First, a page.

Spent this afternoon tracking lead vocals and acoustic guitar for a Birds Over Arkansas song called Forgotten Lights. If you're not familiar with the term "tracking", it refers to the actual process of recording of an instrument or vocal track (as opposed to mixing, editing or mastering). Last year, we had recorded everything for this song at a Weathervane recording workshop with producer/engineer Brian McTear. The workshops with weathervane basically take one song from a band/artist for a weekend. Saturday is spent tracking the song, and Sunday is spent mixing the song, each day with a live audience of patrons for the weathervane organization. Here's a video of the whole process if you're interested! video 1 of 2
Again, if you're not familiar with the recording process, this is actually a short time to record for today's standards. With the endless options available with computer recording and home recording options, bands can take years to record a collection of songs. Of the recordings I've been involved with, the less time a recording takes, the more exciting and spontaneous the end product sounds. Granted, there is a tradeoff; there's usually recording quality gained in taking more time to be more precise and detailed about the process. Best case scenario, you have musicians who are prepared and a separate producer and/or engineer who knows what they are doing and can pull a good performance from the musicians in a short period of time.
So, everything actually went really well that weekend and everything we set out to record was finished on time (Laura wasn't there that weekend, so we recorded her vocals later). So the reason we re-recorded the vocals is, they were recorded somewhat experimentally with a ribbon microphone. Although the result was pleasant, interesting, and worked within the scope of one song, it was a very different sound than we usually get/prefer in either my studio or John's studio. Ribbon microphones tend to get more low frequency response than dynamic and condenser microphones with a diaphragm, and actually roll off (decrease above a set frequency) the high frequencies in the sound spectrum, which gave us a boxy, midrangy sound on the vocals... kind of lo-fi and cool sounding, but we wanted something more conventional. So I redid them, and it actually went really well today.
As for the acoustic guitars, when the workshop is over, Brian McTear sends a mix to everyone who attended, and after we trade notes on the mix, Brian emails a final copy to the group. After that, the band gets "stems" of the recording, which means they get the individual drum, vocal, guitar, bass and all the auxiliary/extra instrument tracks. Once the band has this, they can mix the song on their own, or redo things if they wish. So, when we got the stems, the acoustic guitars were missing, and after a little bit of back and forth, we decided to just re-record them. Given the studio's and Brian's super busy schedule of paying bands/artists, and the fact that we were able to do all of this basically for free, it was an easy decision.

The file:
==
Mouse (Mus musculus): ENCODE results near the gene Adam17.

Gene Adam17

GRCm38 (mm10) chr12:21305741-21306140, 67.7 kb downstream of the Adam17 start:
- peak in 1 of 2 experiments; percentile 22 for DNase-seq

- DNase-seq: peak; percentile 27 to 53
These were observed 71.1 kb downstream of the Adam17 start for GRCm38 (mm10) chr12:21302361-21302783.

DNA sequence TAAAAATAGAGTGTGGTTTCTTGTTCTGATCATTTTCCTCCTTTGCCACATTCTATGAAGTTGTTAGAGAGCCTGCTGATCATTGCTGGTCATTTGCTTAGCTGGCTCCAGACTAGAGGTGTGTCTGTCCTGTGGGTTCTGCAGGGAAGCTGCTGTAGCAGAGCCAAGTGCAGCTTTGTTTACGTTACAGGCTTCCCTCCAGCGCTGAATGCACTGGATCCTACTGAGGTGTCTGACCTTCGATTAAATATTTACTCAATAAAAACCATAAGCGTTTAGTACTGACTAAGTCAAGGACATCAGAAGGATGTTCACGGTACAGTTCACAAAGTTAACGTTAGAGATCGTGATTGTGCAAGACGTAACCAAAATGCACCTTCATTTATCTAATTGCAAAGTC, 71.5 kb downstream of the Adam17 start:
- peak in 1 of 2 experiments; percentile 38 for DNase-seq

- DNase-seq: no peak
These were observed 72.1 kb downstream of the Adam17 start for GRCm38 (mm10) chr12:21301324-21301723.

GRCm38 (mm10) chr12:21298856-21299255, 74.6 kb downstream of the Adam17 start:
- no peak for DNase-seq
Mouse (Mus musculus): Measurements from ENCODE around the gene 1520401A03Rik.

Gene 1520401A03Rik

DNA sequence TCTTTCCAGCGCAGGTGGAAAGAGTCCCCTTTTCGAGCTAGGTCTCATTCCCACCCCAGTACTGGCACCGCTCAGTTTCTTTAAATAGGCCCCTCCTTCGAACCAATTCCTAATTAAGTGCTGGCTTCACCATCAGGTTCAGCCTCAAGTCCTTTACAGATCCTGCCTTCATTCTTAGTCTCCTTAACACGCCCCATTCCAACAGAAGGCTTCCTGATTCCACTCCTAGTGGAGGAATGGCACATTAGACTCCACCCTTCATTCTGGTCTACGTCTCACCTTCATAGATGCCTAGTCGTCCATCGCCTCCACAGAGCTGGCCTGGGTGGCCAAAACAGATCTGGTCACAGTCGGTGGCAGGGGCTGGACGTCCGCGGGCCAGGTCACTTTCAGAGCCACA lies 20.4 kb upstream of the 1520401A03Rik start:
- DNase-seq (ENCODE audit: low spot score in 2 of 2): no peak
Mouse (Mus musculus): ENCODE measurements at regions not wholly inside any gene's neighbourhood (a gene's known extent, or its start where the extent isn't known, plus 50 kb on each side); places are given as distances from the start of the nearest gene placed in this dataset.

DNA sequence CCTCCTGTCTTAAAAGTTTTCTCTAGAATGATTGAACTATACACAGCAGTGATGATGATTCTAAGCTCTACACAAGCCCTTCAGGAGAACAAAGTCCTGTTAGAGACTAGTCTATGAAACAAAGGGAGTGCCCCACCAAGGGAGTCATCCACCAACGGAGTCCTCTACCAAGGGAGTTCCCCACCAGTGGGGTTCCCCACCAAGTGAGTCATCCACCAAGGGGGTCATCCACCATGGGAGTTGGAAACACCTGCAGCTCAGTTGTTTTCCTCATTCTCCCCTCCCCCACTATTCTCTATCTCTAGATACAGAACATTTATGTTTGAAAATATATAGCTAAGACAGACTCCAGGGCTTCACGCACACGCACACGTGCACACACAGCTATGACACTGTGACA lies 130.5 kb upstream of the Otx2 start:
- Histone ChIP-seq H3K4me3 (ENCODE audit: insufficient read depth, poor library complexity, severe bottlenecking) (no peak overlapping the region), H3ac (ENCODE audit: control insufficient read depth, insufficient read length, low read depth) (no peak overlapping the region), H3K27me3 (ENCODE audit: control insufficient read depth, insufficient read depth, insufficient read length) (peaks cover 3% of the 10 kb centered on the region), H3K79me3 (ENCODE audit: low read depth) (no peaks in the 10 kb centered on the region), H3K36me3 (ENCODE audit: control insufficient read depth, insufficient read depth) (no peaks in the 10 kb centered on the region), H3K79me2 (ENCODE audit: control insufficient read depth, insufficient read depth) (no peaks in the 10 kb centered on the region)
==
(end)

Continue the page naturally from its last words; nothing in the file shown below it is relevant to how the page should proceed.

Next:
The performance was simple enough, since we've played the song live quite a bit since doing this workshop. So, that went well too. I doubled the track, which means I recorded myself playing the part twice, identically, on two separate tracks. Most commonly, these two tracks are sent separately to the Left and Right speakers in a mix, and what results is a very wide, large sound.
Once it is mixed by John, our good friend Bryan Dale will master the track, which means he will clean up any odd frequencies, trim the beginning and ending seconds and optimize the dynamic levels and loudness of the track.
So, we are very excited to finish mixing Forgotten Lights, which was written for my grandmother during her last year of life. She lived to be 97 years old, and in her final year her memory began to fail. We knew she wouldn't make it much longer, because mentally, she had showed almost no signs of aging well into her 90s. Pretty incredible. Everyone in my family misses Eva quite often, and were so lucky to have her for so long in our lives.
Thanks for reading!
Acoustic and Vocal recording chain at my studio today:
- guitar: Guild D55 acoustic with D'Addario Bluegrass coated strings
- microphone: Rode NT2 large diaphragm condenser microphone in cardiod pattern, no rolloff or pad.
- preamp - Universal Audio Apollo duo twin, Solo 610 B emulated preamp plugin.
- Logic Pro X